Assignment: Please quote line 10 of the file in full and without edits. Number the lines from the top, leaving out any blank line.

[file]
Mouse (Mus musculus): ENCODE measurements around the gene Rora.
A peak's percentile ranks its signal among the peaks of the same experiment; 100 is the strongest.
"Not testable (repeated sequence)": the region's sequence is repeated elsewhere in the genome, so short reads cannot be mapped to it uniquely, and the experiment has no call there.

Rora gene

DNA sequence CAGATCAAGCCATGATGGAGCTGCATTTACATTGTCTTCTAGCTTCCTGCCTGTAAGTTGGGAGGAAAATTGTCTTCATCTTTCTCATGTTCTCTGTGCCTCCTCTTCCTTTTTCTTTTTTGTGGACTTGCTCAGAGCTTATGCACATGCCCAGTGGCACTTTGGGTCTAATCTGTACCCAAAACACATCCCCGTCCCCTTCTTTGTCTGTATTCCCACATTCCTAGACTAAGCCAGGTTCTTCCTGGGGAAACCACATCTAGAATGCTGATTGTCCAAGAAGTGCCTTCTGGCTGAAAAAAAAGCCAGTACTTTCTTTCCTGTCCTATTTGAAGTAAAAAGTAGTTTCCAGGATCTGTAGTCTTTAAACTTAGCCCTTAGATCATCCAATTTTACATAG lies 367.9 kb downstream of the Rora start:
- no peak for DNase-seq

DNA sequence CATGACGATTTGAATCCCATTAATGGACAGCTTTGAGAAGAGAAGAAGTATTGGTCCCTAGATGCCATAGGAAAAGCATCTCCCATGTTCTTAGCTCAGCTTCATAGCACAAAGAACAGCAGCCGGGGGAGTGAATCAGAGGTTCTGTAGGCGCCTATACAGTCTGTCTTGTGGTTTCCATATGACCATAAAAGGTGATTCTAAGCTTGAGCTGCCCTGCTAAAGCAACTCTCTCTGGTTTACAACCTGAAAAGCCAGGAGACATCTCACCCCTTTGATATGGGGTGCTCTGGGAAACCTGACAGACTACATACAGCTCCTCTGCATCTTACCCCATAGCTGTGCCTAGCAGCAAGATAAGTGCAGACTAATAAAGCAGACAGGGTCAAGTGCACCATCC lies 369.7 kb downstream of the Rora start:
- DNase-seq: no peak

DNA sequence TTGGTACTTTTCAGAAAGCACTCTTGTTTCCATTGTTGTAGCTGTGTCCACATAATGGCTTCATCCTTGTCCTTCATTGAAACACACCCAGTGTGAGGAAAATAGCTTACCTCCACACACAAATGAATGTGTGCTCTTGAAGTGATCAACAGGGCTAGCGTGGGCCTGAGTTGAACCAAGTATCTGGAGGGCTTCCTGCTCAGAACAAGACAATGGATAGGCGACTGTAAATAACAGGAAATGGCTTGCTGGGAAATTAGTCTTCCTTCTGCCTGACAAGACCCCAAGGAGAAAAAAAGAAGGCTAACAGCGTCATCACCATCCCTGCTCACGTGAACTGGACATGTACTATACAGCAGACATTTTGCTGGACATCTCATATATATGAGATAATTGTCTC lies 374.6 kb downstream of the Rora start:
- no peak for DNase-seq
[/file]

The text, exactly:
- no peak for DNase-seq